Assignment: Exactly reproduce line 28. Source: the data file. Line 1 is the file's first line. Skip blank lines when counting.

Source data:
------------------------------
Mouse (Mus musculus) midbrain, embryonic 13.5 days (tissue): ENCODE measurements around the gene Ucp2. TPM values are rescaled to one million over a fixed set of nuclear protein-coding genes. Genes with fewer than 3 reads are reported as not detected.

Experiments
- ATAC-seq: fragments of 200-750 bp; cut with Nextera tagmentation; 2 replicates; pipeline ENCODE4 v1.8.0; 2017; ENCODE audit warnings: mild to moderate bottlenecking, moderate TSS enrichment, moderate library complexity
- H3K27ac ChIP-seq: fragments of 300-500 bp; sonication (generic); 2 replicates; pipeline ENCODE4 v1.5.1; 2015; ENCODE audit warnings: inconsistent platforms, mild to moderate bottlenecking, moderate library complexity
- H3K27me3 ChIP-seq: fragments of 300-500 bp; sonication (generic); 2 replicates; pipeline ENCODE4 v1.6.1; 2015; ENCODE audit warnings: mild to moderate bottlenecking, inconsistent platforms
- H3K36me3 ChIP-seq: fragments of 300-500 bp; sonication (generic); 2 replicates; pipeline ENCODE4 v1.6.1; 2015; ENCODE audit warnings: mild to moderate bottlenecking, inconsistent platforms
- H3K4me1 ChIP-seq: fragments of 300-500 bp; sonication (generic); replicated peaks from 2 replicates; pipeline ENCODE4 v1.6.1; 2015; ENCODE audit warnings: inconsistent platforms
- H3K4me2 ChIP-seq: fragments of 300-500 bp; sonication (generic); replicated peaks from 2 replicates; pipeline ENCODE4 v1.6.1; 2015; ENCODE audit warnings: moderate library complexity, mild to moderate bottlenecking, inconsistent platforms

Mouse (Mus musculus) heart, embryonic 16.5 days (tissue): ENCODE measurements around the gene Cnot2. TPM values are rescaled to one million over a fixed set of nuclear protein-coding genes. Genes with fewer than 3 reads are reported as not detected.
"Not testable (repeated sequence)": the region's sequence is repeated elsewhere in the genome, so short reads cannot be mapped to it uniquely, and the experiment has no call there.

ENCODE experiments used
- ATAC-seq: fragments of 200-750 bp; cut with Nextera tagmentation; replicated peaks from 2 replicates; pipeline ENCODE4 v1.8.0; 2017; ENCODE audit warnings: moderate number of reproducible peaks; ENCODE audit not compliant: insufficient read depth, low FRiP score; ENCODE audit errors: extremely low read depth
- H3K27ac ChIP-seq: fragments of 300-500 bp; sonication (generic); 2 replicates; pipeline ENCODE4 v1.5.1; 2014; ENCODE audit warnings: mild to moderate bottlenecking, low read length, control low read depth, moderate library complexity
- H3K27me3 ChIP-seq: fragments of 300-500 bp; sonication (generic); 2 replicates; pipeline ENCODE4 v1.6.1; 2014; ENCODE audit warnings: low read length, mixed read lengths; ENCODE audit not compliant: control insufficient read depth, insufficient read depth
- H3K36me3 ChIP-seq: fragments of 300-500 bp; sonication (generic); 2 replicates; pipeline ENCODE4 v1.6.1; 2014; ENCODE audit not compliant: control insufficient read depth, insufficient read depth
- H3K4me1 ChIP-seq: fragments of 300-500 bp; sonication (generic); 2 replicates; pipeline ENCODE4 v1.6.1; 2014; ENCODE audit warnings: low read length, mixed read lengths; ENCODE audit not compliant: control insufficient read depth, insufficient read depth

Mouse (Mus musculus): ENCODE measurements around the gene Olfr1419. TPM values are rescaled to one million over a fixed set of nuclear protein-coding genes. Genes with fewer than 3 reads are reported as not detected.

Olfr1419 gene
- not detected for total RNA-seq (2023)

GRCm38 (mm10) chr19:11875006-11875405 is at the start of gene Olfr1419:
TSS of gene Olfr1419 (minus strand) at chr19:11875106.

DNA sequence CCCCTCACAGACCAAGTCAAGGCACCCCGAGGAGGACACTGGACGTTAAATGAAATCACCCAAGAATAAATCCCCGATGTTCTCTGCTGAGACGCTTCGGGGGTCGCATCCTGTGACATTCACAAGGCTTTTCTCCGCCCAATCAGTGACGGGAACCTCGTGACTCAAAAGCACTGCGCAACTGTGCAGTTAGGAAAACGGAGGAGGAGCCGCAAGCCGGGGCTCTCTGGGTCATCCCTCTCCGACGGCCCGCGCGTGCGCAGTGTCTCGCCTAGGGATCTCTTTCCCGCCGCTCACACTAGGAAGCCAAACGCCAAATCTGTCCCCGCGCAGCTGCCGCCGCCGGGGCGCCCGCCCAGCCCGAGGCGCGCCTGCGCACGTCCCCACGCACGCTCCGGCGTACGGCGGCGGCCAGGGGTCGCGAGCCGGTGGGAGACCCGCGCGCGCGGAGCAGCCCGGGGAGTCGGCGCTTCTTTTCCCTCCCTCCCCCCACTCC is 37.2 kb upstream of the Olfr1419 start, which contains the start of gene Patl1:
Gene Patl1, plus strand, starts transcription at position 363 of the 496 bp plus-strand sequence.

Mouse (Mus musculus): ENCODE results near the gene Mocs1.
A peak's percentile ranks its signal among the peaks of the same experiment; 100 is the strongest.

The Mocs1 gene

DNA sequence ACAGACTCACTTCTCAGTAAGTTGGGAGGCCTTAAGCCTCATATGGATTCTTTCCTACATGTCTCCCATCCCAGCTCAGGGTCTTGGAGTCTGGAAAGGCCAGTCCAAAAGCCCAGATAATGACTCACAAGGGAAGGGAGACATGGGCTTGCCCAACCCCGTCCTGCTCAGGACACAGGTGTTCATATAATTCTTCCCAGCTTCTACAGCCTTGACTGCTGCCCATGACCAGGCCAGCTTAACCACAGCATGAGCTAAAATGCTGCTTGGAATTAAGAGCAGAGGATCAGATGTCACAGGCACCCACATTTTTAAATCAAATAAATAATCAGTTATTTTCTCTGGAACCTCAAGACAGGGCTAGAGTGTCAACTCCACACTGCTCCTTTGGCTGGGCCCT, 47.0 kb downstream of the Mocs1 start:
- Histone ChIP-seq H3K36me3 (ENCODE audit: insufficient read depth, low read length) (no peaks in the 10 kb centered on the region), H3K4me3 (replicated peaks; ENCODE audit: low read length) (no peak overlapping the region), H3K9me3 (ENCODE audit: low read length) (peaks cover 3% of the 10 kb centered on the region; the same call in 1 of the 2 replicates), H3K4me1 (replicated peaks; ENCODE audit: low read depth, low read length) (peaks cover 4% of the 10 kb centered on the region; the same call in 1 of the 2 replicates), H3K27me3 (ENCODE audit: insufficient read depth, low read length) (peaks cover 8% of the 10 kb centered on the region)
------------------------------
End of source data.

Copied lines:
- Histone ChIP-seq H3K36me3 (ENCODE audit: insufficient read depth, low read length) (no peaks in the 10 kb centered on the region), H3K4me3 (replicated peaks; ENCODE audit: low read length) (no peak overlapping the region), H3K9me3 (ENCODE audit: low read length) (peaks cover 3% of the 10 kb centered on the region; the same call in 1 of the 2 replicates), H3K4me1 (replicated peaks; ENCODE audit: low read depth, low read length) (peaks cover 4% of the 10 kb centered on the region; the same call in 1 of the 2 replicates), H3K27me3 (ENCODE audit: insufficient read depth, low read length) (peaks cover 8% of the 10 kb centered on the region)